Are you feeling unusual fatigue, sleep disturbance, shortness of breath, indigestion or anxiety lately? If so, you could be experiencing major symptoms prior to a heart attack. The National Institutes of Health (NIH) indicates that women often experience new or different physical symptoms as long as a month before experiencing heart attacks.
Many women go misdiagnosed as most doctors continue to deem chest pain as the most important heart attack symptom in both women and men. However, studies have shown a higher percentage of women who suffered a heart attack did not experience chest pain.
Myocardial infarction also known as a heart attack is the most severe form of acute coronary syndrome. All forms of acute coronary syndrome like a heart attack are triggered by the rupturing of a plaque within a coronary artery. The rupturing plaque causes a blood clot to form which in turn causes a blockage in the artery. The portion of the heart muscle being supplied by the blocked artery then begins to die. This death of the heart muscle is what defines a heart attack.
There are warning signs of a heart attack. The most common is pain experienced in your chest area that last more than a few minutes. It can go away and come back. You may experience pain or discomfort in your jaw, stomach, back, neck and both arms. Women are likely to experience other common symptoms such as nausea/vomiting and shortness of breath.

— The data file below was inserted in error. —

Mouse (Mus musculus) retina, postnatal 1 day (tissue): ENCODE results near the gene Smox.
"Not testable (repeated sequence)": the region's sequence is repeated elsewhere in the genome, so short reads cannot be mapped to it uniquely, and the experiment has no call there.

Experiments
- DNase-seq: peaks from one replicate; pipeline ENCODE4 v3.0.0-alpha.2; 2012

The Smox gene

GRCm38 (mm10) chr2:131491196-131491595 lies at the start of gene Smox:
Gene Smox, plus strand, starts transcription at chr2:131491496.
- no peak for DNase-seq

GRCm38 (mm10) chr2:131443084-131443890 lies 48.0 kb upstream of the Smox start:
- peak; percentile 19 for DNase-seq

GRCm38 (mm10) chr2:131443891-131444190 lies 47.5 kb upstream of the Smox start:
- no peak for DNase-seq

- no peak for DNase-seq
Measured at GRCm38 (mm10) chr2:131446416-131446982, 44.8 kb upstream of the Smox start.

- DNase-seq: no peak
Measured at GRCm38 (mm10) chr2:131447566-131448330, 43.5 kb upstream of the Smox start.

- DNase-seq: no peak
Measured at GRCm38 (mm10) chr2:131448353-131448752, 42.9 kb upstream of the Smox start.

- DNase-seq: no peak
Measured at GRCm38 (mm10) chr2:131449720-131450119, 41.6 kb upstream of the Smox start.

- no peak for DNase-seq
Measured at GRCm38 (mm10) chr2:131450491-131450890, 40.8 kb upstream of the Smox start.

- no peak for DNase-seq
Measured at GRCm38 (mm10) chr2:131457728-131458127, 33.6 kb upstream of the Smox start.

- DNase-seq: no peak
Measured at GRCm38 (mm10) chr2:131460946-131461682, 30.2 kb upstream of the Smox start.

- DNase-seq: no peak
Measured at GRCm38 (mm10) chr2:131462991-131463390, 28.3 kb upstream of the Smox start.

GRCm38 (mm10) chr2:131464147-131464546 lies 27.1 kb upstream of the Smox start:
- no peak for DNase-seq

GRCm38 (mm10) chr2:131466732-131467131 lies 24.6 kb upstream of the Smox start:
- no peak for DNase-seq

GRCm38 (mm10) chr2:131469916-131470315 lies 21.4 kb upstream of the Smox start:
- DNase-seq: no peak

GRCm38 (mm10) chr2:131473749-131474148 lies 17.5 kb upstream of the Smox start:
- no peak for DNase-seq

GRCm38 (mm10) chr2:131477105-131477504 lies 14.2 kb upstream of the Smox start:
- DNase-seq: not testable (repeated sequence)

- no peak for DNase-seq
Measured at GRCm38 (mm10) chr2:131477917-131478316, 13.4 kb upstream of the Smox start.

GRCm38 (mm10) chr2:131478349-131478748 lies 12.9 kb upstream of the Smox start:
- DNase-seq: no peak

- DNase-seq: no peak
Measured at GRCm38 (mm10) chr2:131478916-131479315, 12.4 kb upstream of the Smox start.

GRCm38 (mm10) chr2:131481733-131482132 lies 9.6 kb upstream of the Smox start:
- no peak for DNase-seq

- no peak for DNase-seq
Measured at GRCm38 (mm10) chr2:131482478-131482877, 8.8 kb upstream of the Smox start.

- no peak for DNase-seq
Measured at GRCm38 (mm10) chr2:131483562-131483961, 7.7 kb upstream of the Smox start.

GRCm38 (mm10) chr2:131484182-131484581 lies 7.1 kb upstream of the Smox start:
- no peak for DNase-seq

The American Heart Association states, studies show the number one cause of death in the United States is cardiovascular disease and stroke rated number 4. Americans do not practice heart healthy lifestyles and therefore are more prone to dying from these diseases that could be preventable and treated in its early stages.
Lifestyle changes can prevent heart attacks. By learning the ABC’s of heart attack prevention can reduce your risk of heart disease. Avoid tobacco, Become more active and Choose good nutrition. There are some risk factors that are unavoidable. Women increasing in age past 65 who experience heart attacks are most likely to die from them within a few weeks. African Americans have a higher risk of heart disease than their Caucasian counterparts partly because they suffer from severe high blood pressure. Obesity and diabetes are other risk factors that are most common in all ethnic groups. Lastly, children who have parents that suffer from heart disease are likely to develop the disease themselves.
I have provided a link to The Heart Attack Risk Assessment tool to assist you with assessing your individual risk of having a heart attack and dying from heart disease.
Please Note: If you are experiencing any of the symptoms noted above please seek medical attention, even if you are unsure. Early detection increases your survival rate.